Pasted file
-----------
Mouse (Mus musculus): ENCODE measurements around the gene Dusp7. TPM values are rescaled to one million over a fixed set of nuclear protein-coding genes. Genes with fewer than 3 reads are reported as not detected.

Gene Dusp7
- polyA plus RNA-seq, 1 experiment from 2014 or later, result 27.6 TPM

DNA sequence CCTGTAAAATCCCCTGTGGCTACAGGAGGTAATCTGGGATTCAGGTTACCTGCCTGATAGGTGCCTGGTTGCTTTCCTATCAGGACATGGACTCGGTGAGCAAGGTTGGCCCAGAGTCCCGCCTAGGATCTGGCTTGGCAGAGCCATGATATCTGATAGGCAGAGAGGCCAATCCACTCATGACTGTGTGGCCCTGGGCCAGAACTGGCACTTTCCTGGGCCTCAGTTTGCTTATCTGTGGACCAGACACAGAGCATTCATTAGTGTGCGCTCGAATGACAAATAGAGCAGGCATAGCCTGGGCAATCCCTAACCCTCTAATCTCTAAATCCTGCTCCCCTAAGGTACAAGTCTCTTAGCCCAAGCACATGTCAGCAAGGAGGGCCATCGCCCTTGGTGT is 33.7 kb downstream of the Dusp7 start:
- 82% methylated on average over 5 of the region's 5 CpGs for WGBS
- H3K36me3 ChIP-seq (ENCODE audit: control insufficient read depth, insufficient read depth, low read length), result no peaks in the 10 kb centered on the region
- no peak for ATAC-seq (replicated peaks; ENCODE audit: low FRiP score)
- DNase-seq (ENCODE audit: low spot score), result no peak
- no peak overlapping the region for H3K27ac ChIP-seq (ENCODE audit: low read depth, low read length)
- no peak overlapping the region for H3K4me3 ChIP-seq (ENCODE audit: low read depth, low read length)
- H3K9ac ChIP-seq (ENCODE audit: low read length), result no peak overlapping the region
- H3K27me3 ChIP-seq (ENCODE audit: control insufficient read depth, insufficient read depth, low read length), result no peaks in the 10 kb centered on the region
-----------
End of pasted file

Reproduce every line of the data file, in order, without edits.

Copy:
Mouse (Mus musculus): ENCODE measurements around the gene Dusp7. TPM values are rescaled to one million over a fixed set of nuclear protein-coding genes. Genes with fewer than 3 reads are reported as not detected.

Gene Dusp7
- polyA plus RNA-seq, 1 experiment from 2014 or later, result 27.6 TPM

DNA sequence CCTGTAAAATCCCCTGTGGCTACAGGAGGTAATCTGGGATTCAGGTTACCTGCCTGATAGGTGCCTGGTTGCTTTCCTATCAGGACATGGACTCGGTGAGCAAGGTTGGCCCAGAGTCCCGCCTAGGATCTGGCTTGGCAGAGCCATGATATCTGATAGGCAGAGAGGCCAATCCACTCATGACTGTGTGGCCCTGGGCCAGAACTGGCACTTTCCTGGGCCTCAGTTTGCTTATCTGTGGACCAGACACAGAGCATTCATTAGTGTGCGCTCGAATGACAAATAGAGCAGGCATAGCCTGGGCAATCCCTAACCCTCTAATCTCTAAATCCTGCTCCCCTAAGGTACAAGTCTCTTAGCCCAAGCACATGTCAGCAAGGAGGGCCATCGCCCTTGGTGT is 33.7 kb downstream of the Dusp7 start:
- 82% methylated on average over 5 of the region's 5 CpGs for WGBS
- H3K36me3 ChIP-seq (ENCODE audit: control insufficient read depth, insufficient read depth, low read length), result no peaks in the 10 kb centered on the region
- no peak for ATAC-seq (replicated peaks; ENCODE audit: low FRiP score)
- DNase-seq (ENCODE audit: low spot score), result no peak
- no peak overlapping the region for H3K27ac ChIP-seq (ENCODE audit: low read depth, low read length)
- no peak overlapping the region for H3K4me3 ChIP-seq (ENCODE audit: low read depth, low read length)
- H3K9ac ChIP-seq (ENCODE audit: low read length), result no peak overlapping the region
- H3K27me3 ChIP-seq (ENCODE audit: control insufficient read depth, insufficient read depth, low read length), result no peaks in the 10 kb centered on the region